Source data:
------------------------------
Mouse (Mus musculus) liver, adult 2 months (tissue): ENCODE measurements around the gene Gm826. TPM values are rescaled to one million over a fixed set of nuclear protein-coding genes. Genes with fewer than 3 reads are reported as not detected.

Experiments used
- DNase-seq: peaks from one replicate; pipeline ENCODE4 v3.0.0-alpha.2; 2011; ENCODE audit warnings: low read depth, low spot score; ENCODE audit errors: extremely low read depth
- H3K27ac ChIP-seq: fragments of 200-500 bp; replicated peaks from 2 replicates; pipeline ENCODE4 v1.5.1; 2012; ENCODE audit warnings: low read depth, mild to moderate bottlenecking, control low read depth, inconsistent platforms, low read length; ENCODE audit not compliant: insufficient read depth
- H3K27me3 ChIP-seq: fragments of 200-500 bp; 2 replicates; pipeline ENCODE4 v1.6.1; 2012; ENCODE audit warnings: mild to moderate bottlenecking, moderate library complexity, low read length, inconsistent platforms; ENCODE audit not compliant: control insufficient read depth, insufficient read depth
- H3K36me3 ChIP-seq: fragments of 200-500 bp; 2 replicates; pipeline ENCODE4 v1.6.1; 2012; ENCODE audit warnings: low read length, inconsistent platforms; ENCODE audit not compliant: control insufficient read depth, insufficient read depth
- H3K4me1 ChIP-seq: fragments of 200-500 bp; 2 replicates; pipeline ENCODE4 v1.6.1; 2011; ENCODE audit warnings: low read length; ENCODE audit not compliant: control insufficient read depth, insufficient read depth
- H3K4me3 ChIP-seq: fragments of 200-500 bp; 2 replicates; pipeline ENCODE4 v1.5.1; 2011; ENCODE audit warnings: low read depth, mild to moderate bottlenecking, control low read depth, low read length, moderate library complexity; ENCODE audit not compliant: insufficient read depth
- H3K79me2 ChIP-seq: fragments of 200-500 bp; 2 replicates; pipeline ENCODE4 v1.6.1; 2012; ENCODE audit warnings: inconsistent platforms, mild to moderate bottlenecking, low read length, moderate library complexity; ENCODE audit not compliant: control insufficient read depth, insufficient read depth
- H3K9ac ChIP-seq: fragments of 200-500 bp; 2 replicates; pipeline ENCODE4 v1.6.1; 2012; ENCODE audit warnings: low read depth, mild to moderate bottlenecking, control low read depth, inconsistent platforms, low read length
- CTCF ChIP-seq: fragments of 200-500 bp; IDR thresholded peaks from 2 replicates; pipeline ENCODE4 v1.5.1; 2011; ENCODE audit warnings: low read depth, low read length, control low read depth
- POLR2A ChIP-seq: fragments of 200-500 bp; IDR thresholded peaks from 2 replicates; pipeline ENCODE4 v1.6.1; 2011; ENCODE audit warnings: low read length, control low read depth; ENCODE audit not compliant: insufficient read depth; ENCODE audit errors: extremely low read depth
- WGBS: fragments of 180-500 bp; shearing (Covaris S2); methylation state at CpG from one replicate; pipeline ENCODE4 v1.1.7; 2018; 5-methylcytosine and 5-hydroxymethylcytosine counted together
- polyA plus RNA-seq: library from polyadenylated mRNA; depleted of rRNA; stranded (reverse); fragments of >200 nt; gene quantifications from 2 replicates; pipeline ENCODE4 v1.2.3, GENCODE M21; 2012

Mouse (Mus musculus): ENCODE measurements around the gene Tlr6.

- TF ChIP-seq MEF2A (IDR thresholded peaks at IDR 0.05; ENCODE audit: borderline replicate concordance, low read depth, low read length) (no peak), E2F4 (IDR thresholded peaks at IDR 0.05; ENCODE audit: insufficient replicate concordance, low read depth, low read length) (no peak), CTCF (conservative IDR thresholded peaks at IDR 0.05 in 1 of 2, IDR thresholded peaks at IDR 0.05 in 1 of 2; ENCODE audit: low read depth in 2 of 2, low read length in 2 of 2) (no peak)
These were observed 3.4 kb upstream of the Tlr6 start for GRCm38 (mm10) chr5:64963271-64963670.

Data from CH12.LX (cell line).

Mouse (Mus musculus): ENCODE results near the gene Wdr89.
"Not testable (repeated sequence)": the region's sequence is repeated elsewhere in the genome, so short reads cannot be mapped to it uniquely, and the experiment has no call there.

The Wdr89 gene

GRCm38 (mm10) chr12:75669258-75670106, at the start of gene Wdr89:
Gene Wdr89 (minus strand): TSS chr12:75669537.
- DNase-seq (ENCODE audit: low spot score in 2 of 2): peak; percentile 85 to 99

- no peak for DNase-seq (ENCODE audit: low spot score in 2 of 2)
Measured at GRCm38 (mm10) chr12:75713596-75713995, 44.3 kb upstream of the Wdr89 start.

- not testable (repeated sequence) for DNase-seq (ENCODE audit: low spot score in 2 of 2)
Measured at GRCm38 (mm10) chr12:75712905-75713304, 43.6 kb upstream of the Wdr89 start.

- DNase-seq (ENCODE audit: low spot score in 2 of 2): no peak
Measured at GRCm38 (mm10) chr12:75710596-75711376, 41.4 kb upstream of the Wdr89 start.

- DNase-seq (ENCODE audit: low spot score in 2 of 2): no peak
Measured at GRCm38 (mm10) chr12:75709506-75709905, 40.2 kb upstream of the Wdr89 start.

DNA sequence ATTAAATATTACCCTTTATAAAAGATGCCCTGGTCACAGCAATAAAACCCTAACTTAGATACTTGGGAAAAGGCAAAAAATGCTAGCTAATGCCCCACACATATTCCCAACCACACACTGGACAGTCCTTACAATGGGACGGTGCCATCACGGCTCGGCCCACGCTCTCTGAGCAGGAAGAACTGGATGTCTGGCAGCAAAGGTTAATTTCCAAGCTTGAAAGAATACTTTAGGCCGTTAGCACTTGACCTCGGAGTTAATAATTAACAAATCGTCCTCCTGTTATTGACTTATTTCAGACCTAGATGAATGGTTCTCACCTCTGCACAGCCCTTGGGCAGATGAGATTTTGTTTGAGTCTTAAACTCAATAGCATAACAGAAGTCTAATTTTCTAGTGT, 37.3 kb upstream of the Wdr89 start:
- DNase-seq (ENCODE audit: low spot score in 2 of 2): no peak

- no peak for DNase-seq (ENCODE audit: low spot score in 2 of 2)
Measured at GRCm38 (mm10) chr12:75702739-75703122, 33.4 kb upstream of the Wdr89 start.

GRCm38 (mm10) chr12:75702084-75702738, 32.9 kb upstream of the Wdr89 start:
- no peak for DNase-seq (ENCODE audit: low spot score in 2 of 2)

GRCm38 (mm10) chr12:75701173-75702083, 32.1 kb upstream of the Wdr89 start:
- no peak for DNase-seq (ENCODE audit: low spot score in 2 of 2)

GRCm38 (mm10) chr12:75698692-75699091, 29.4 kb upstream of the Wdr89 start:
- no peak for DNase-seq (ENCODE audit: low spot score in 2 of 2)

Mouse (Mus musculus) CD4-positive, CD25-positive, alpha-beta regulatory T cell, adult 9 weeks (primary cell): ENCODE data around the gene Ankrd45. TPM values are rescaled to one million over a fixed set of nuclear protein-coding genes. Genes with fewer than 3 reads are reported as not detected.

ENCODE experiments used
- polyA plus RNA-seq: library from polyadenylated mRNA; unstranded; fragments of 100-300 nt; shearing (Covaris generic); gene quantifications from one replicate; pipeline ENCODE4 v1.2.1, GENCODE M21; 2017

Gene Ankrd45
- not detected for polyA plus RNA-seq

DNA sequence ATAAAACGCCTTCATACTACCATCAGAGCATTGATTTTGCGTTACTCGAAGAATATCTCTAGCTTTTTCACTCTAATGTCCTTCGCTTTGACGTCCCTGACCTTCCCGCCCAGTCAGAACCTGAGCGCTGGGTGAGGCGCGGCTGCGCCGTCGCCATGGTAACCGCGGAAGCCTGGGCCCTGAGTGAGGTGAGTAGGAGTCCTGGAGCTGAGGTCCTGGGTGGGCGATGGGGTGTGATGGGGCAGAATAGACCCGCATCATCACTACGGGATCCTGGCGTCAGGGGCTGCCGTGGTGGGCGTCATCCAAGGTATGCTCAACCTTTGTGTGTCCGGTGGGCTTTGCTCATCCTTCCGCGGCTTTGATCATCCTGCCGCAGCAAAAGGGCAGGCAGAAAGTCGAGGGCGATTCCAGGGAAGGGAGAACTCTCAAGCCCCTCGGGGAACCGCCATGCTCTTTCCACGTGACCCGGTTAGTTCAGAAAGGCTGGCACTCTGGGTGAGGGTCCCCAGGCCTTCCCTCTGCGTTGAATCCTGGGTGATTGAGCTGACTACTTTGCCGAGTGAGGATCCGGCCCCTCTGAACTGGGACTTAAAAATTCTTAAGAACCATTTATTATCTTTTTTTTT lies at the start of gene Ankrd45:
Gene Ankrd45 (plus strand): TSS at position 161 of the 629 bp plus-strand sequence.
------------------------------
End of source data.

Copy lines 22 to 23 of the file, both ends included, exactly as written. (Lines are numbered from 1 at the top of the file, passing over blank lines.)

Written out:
GRCm38 (mm10) chr12:75669258-75670106, at the start of gene Wdr89:
Gene Wdr89 (minus strand): TSS chr12:75669537.